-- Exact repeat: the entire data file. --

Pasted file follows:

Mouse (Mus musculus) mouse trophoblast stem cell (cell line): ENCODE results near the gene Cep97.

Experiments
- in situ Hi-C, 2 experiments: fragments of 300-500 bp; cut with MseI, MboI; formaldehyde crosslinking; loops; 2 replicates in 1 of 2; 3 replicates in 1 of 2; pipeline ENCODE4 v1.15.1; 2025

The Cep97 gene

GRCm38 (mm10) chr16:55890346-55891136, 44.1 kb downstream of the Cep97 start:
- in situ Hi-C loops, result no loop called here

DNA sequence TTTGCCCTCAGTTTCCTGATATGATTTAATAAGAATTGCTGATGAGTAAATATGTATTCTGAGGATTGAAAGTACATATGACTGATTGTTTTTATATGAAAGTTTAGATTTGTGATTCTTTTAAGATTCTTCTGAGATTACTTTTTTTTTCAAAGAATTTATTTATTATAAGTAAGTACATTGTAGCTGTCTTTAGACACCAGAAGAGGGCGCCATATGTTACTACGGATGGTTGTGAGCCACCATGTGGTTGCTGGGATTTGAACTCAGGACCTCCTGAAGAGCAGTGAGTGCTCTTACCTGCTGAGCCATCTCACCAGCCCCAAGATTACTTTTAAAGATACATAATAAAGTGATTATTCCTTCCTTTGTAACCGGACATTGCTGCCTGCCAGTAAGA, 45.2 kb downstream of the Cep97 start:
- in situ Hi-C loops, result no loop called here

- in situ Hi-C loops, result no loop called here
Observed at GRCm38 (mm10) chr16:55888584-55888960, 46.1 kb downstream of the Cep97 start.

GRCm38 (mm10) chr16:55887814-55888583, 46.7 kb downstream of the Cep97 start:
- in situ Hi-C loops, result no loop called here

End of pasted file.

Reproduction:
Mouse (Mus musculus) mouse trophoblast stem cell (cell line): ENCODE results near the gene Cep97.

Experiments
- in situ Hi-C, 2 experiments: fragments of 300-500 bp; cut with MseI, MboI; formaldehyde crosslinking; loops; 2 replicates in 1 of 2; 3 replicates in 1 of 2; pipeline ENCODE4 v1.15.1; 2025

The Cep97 gene

GRCm38 (mm10) chr16:55890346-55891136, 44.1 kb downstream of the Cep97 start:
- in situ Hi-C loops, result no loop called here

DNA sequence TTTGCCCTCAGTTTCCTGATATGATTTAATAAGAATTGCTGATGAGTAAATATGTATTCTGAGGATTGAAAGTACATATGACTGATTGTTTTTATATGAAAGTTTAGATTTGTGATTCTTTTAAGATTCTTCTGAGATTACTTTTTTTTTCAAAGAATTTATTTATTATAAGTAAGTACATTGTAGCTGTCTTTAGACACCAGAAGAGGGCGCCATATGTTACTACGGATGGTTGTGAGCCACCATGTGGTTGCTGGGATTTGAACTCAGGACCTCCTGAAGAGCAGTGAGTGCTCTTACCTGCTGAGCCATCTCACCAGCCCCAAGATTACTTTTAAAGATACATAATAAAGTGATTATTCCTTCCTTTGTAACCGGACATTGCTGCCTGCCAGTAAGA, 45.2 kb downstream of the Cep97 start:
- in situ Hi-C loops, result no loop called here

- in situ Hi-C loops, result no loop called here
Observed at GRCm38 (mm10) chr16:55888584-55888960, 46.1 kb downstream of the Cep97 start.

GRCm38 (mm10) chr16:55887814-55888583, 46.7 kb downstream of the Cep97 start:
- in situ Hi-C loops, result no loop called here